December county jobless rate at 13.1 percent
It slightly higher than the month before
Wednesday, January 19, 2011
Clark County’s jobless rate continued its monthslong pattern of hovering in the 12 percent to 14 percent range, coming in at 13.1 percent in December as private-sector industries cut jobs and as holiday hiring was lower than what is normally expected, the Employment Security Department reported Wednesday.
Construction lost 300 jobs, while manufacturing saw no change compared with November. Government and primary and secondary schools added 300 jobs.
The county’s jobless rate was 12.9 percent in November — though it had been earlier reported at 13.1 percent before the state revised its figures. It was 13.7 percent in December 2009.
Clark County total December employment of 126,200 was down 1,200 jobs from the same month a year ago. The county has lost 9,700 jobs since the economic recession began in 2007. Though economists say the recession officially ended in June 2009, that pronouncement has meant little for Clark County. Its jobless rate is tied with Grays Harbor County’s as the fourth-highest in Washington state.
Wednesday’s report marked the end of a dismal year for Clark County’s labor market.
‘We continue to leak jobs’
While 2009 “was a disaster, 2010 in comparison was a hangnail,” said Scott Bailey, Southwest Washington regional economist for the Employment Security Department. “But it was not an improvement. We continue to leak jobs. Hopefully, we’ll see a turnaround this year.”
Although government and public schools, which face major budget challenges, reported adding 300 Clark County jobs in December, Bailey said the increase was “just a monthly blip at this point” and should not be taken as evidence of sustained growth in that part of the local economy. While K-12 education added 200 jobs from November to December, total employment in that sector was the same as it was in December 2009: 12,100. And local government employment was down 100 jobs from a year ago, to 17,600 last month.
Fewer jobs or no change
In Clark County, most industry sectors either lost jobs or saw no change in December, according to Bailey:
• Retailers cut 100 positions over the month, reflecting weak holiday hiring. The sector added 400 jobs from September to December. Most of those jobs were generated by the opening of the new Costco in east Vancouver.
• Transportation shed 200 jobs, in part because of the suspension of barge traffic on the Columbia River while locks are repaired.
Clark County residents filed 3,501 first-time applications for unemployment benefits in December, up 42 percent from November, Bailey said. To date, 2,350 county residents have exhausted all their available jobless benefits.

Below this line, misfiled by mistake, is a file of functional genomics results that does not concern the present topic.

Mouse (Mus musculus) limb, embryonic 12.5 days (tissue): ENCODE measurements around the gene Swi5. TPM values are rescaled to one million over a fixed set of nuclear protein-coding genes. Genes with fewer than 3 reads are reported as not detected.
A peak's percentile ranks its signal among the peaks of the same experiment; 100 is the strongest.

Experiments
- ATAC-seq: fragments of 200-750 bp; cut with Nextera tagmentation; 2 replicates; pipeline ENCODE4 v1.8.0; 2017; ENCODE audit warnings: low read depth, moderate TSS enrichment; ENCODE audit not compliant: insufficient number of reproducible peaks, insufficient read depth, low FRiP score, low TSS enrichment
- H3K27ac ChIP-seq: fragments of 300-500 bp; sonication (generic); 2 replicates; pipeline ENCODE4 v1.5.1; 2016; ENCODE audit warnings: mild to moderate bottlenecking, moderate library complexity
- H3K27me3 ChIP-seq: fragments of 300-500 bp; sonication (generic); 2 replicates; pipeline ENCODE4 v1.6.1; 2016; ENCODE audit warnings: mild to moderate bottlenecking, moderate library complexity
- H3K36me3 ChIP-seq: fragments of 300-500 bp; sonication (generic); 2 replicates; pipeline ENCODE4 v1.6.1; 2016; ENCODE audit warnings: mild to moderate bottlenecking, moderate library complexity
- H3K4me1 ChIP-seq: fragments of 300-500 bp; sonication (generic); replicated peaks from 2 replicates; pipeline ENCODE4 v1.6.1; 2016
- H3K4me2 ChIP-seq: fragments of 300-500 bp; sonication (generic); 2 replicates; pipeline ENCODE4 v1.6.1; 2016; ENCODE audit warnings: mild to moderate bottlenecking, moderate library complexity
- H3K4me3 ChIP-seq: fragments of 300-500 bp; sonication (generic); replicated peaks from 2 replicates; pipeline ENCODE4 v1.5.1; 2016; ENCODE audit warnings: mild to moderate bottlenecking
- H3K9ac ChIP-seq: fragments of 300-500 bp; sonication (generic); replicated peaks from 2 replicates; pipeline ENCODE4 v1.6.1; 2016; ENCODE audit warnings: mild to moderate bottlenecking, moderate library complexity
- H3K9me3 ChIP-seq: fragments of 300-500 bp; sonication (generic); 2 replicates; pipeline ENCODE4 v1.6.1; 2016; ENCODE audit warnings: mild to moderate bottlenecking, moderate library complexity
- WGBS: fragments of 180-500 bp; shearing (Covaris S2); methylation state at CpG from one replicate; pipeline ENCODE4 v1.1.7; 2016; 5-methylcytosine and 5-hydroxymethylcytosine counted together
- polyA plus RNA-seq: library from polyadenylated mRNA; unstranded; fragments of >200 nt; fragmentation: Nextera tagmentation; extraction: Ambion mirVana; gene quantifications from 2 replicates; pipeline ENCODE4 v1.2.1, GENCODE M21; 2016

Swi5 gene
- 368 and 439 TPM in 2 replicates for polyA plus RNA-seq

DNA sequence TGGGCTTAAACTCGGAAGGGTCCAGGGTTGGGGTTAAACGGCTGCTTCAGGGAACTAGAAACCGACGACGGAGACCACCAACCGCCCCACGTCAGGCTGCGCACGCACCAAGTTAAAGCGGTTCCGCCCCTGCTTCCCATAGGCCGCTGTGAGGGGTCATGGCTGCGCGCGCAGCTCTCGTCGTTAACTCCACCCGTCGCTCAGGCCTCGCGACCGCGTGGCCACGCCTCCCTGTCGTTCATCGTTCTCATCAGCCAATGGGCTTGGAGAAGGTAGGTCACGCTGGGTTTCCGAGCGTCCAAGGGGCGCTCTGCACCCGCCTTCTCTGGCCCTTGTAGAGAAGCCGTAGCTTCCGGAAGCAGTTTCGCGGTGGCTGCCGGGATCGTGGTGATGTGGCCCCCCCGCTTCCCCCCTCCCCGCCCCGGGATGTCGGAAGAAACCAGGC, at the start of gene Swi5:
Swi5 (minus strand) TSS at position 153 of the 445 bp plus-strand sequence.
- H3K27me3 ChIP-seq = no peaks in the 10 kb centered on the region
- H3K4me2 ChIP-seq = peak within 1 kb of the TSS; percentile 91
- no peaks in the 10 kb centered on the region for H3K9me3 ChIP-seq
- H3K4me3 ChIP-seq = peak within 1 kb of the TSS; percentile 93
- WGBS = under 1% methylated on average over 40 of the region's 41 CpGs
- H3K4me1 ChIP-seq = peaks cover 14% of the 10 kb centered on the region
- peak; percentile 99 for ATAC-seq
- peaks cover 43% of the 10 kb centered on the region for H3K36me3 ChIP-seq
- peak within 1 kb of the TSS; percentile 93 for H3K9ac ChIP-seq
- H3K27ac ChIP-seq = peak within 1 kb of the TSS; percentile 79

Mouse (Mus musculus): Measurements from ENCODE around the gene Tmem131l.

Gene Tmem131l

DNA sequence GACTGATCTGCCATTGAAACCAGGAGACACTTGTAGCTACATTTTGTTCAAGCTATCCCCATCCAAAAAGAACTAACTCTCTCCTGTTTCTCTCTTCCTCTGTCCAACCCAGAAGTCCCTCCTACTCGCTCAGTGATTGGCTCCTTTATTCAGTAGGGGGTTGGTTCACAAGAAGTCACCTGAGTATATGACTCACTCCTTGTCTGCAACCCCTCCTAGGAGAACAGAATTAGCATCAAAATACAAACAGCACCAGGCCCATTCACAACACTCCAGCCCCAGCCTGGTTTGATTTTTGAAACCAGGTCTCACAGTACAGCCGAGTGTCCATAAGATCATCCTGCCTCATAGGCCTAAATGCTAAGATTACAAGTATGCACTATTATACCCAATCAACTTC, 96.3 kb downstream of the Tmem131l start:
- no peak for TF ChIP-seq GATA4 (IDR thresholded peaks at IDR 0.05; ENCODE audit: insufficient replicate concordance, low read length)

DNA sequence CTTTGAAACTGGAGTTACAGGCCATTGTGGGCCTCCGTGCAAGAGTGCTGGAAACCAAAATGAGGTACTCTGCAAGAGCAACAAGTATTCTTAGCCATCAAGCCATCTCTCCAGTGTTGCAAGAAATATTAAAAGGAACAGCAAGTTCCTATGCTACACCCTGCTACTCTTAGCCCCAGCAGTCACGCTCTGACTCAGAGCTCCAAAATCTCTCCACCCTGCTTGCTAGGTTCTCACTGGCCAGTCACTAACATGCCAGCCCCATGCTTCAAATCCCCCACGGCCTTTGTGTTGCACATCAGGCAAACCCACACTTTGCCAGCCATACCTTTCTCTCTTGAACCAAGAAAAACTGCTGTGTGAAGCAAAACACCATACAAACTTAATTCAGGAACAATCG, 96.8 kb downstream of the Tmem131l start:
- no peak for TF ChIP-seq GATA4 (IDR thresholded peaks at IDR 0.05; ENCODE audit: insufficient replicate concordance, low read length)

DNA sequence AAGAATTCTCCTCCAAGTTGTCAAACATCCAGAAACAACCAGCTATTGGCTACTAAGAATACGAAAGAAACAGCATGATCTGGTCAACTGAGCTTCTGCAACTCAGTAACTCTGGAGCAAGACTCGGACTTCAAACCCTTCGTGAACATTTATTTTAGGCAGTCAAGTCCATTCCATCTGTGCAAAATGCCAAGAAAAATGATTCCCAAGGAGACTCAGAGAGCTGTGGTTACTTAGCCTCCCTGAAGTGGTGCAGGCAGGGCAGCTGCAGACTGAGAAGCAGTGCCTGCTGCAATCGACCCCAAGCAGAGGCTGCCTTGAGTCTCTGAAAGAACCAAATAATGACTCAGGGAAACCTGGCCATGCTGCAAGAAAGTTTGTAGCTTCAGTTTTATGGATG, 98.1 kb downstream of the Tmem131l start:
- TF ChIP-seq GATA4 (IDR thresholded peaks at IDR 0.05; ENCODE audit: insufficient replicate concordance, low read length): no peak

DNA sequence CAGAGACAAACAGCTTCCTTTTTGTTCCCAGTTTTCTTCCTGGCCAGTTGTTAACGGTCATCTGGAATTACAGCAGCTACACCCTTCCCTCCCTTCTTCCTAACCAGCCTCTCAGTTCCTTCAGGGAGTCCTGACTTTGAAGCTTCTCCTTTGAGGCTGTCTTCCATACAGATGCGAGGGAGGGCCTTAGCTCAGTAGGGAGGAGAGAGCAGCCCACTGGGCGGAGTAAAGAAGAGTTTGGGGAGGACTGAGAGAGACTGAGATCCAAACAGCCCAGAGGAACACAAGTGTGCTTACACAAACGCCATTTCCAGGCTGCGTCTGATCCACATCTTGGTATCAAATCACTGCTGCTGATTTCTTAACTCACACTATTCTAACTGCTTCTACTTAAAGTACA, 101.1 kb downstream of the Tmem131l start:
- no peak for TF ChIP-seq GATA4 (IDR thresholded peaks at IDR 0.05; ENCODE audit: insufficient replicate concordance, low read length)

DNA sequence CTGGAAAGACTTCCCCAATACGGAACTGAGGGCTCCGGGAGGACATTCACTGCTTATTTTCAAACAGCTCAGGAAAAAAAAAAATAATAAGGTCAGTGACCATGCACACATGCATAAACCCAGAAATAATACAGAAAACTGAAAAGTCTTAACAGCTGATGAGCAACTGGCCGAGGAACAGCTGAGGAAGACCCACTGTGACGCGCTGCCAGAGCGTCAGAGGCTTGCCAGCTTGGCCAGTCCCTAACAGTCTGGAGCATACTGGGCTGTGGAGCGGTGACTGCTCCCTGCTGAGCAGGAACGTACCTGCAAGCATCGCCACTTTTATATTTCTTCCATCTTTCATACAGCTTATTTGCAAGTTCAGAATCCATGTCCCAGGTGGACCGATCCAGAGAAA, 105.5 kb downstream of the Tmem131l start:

To the north, Cowlitz County’s jobless rate was 11.9 percent in December. Skamania County’s was 13 percent; Wahkiakum County’s, 13.8 percent. King County, home to Seattle, reported a jobless rate of 8.4 percent. Ferry County had the state’s highest unemployment rate in December: 13.9 percent.
Washington’s jobless rate essentially was unchanged at 9.3 percent in December, up from 9.2 percent in November. For all of 2010, Washington added 11,800 private-sector jobs. Factoring in a substantial loss of government jobs, the state gained a net of about 8,000 jobs during the past 12 months.
By contrast, Oregon’s jobless rate has been stuck between 10.5 percent and 10.7 percent for the most recent 14 months, according to the state’s Employment Department. In December, that state’s jobless rate was 10.6 percent; in November, it was 10.5 percent.
In his labor market report, Bailey also said the national economy is growing: Gross domestic product, which measures the value of all goods and services in the U.S., rose by 2.6 percent in the third quarter of 2010, “and is expected to grow even faster this year,” he wrote.
As to whether that bodes well for Clark County, Bailey said that business growth “doesn’t necessarily mean a recovery in employment.” He doesn’t know why unemployment remains high in some metro areas even as business productivity has increased. Companies may be investing in more efficient equipment rather than taking on more workers, Bailey said. Some companies are also shrinking their work forces and asking existing workers to do more.
Housing, meanwhile, remains a significant drag on the nation’s economy. “While housing construction is rising slightly, the housing market is still a mess, and average prices are expected to fall in 2011 by 5 to 10 percent,” according to Bailey. By contrast, the apartment market is tightening as more people move from homes to rentals. As a result, apartment vacancy rates are falling while rents are edging upward, Bailey wrote in his report, “with apartment construction expected to recover in 2013.”
Bailey said that in some metro areas “there looks to be an uptick in apartment construction” next year, and that national trend could take root in Clark County. “That’s a possibility,” he said.
Looking ahead, rising commodity prices could slow down the nation’s lackluster economy, Bailey wrote. “The price of oil has been inexorably rising, and is now up to $90 a barrel. The higher it goes, the greater the impact on the economy.”